Mizuho’s Sato Under Pressure as FSA Scrutinizes Crime Loans

Pressure on Mizuho Financial Group Inc. (8411) President Yasuhiro Sato mounted after Japan’s financial regulator told the bank to explain how and when top executives found out about its loans to crime groups.

The Financial Services Agency issued the order yesterday after Mizuho said it erred in reporting only lower-ranking officials knew of the loans, an FSA official told reporters in Tokyo, asking not to be named in accordance with its policy.

The order, the first against the parent company about the matter, comes less than two weeks after the FSA told Mizuho’s banking unit to improve compliance for allowing members of crime groups to borrow money through a consumer credit affiliate. Sato said this week that he was unaware of the lending until the regulator’s investigation in March.

“The situation is clearly getting more negative,” said Shinichiro Nakamura, a Tokyo-based analyst at SMBC Nikko Securities Inc. “The worst-case scenario that President Sato has to resign may come in sight.”

Satoru Nishibori, president of Mizuho’s banking unit at the time, knew of the loans in 2010, Sato said on Oct. 8, amending earlier statements by the bank that four senior compliance officials were aware and didn’t inform superiors.

Photographer: Tomohiro Ohsumi/Bloomberg

Mizuho Financial Group Inc. President Yasuhiro Sato said he himself was in a position where he could have found out about the loans in executive meetings as early as July 2011, when reports mentioning the transactions were distributed. Close

Mizuho Financial Group Inc. President Yasuhiro Sato said he himself was in a position... Read More

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Photographer: Tomohiro Ohsumi/Bloomberg

Mizuho Financial Group Inc. President Yasuhiro Sato said he himself was in a position where he could have found out about the loans in executive meetings as early as July 2011, when reports mentioning the transactions were distributed.

Sato, 61, said he himself was in a position where he could have found out about the loans in executive meetings as early as July 2011, when reports mentioning the transactions were distributed.

‘Completely Different’

“This is completely different from what they first reported,” Chief Cabinet Secretary Yoshihide Suga said at a news briefing in Tokyo today. “They bear great responsibility as an organization and I believe the people of Japan will feel the same.”

Since becoming president of Japan’s third-biggest bank by market value in June 2011, Sato has overseen the merger of the its corporate and retail lending units to better integrate the company under its “One Mizuho” brand. The lender was formed from the combination of three banks more than a decade ago.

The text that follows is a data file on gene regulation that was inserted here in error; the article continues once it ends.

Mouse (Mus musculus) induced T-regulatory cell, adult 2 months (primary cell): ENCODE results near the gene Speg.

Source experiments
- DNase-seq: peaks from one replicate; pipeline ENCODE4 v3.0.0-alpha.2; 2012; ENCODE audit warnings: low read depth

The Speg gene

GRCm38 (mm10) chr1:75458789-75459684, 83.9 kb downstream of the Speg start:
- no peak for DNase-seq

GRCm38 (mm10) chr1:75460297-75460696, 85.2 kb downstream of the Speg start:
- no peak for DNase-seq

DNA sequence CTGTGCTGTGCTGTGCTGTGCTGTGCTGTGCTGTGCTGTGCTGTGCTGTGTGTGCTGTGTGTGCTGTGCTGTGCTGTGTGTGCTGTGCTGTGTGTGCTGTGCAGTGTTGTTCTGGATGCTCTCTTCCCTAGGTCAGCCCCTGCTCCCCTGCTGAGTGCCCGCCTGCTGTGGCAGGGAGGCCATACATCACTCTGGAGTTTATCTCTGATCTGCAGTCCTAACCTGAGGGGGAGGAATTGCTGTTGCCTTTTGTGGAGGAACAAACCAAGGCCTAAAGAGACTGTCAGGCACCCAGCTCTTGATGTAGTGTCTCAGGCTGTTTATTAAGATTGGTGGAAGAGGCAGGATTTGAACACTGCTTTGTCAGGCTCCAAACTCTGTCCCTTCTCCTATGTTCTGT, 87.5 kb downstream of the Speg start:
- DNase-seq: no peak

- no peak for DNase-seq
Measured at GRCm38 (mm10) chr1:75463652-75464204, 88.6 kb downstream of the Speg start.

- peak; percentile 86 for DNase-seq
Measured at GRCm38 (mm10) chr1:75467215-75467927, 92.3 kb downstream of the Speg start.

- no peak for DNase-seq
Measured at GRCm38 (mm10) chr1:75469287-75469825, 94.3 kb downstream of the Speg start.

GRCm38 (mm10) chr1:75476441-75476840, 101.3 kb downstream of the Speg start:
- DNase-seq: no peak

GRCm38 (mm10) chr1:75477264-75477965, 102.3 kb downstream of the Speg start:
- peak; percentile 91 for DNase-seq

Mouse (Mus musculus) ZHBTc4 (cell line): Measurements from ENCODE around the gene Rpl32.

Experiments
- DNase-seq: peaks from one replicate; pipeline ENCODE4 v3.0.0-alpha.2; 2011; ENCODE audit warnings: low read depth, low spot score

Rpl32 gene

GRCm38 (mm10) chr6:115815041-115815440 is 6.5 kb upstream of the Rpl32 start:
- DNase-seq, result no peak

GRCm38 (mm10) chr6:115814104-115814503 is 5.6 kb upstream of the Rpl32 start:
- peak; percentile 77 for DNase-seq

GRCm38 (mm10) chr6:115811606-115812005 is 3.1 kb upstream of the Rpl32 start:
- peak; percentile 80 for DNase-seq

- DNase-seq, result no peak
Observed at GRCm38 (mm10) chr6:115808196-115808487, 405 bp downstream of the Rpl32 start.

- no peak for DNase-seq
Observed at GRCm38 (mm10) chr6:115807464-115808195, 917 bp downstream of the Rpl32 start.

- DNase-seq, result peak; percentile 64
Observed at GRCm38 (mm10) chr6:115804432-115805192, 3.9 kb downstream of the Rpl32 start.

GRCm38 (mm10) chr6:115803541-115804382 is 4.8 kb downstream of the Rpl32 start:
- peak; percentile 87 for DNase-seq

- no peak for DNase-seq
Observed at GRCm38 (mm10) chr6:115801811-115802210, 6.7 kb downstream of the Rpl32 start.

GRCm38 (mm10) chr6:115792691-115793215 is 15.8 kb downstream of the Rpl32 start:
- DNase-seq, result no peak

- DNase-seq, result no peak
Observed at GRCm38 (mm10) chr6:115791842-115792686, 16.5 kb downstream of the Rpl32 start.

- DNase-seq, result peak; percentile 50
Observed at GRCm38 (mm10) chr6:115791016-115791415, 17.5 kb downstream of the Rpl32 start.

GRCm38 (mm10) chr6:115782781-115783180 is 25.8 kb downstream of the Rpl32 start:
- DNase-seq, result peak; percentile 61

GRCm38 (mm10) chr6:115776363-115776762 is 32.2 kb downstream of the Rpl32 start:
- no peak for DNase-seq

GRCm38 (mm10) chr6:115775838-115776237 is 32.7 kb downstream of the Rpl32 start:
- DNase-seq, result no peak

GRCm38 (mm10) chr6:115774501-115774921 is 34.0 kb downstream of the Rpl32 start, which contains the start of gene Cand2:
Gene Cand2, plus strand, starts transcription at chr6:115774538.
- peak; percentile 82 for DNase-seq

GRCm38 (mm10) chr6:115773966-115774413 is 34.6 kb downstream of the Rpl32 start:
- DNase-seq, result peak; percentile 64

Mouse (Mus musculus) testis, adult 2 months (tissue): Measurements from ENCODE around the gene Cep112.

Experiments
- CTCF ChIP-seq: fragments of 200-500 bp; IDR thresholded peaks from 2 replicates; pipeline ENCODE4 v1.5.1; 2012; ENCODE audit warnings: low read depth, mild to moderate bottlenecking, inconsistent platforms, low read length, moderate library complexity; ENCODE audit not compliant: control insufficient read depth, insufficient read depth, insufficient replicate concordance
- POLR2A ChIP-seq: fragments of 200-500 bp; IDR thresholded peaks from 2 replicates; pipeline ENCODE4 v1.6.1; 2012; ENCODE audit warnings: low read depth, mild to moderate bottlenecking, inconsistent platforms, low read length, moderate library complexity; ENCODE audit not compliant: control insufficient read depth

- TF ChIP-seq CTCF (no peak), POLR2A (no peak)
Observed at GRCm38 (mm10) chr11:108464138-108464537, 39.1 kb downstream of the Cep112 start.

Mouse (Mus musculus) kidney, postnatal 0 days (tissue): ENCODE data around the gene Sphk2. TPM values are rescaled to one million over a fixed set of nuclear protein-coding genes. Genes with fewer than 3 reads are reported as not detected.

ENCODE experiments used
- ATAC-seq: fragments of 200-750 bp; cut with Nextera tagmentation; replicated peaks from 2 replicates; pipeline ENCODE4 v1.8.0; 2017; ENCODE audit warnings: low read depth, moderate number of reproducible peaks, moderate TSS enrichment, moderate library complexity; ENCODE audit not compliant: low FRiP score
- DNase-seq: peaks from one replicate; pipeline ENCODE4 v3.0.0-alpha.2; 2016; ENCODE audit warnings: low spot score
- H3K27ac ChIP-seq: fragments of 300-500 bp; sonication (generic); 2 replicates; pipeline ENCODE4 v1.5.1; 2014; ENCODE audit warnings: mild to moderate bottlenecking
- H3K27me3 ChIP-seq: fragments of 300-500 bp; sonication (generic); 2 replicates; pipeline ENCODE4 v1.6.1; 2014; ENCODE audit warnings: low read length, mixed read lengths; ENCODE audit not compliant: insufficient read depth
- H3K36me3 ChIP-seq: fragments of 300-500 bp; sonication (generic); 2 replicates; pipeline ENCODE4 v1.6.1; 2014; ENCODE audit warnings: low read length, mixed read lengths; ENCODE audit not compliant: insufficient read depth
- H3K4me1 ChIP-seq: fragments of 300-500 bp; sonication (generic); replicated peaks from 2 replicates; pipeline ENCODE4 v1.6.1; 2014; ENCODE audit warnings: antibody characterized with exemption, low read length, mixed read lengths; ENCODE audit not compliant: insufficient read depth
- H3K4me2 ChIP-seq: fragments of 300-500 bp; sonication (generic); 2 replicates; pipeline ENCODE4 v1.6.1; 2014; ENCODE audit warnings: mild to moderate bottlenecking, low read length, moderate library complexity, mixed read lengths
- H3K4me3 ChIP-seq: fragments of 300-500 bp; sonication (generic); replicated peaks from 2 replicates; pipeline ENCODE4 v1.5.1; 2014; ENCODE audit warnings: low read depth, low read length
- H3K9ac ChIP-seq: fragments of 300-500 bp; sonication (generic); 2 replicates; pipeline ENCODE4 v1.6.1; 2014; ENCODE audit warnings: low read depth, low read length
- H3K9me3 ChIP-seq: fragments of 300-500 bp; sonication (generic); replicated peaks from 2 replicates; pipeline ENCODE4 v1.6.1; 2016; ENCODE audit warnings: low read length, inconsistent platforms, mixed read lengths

Masako Shiono, a spokeswoman for Mizuho in Tokyo, said the holding company and banking unit both received the latest orders. They must report back to the FSA by Oct. 28.

The FSA said earlier this week that it will take appropriate action after the bank and an independent panel complete investigations.

Shares of Mizuho were unchanged at 204 yen at the lunch break in Tokyo. The stock has dropped 8.1 percent since Sept. 27, when the regulator revealed the loan issue. The Topix Index (TPX) lost 3.4 percent in the same period.

Break Ties

Mizuho Bank Ltd. made 230 loans, mostly for automobiles, valued at about 200 million yen ($2 million), through its Orient Corp. (8585) consumer credit affiliate, the FSA said that day. The bank failed to take enough steps to break off the transactions with “antisocial forces,” the regulator said.

Standard & Poor’s said Mizuho’s credit rating won’t be affected by the correction of its report to the FSA or by the business improvement order, citing the “small” amount of transactions with crime group members. Still, revenue may be hurt if the regulator takes further action or the bank’s “lost business becomes substantial,” S&P said in a statement yesterday before the additional order was issued.

Japan has stepped up efforts to combat yakuza gangs, whose activities range from extortion to drug trafficking, according to the National Police Agency. Ordinances came into effect nationwide in 2011 banning companies from doing business with the yakuza that would result in profit for the organizations. The rules give local authorities the power to fine or imprison enterprises that refuse to stop relations with the gangs.

To contact the reporters on this story: Monami Yui in Tokyo at myui1@bloomberg.net; Takako Taniguchi in Tokyo at ttaniguchi4@bloomberg.net

To contact the editor responsible for this story: Russell Ward at rward16@bloomberg.net

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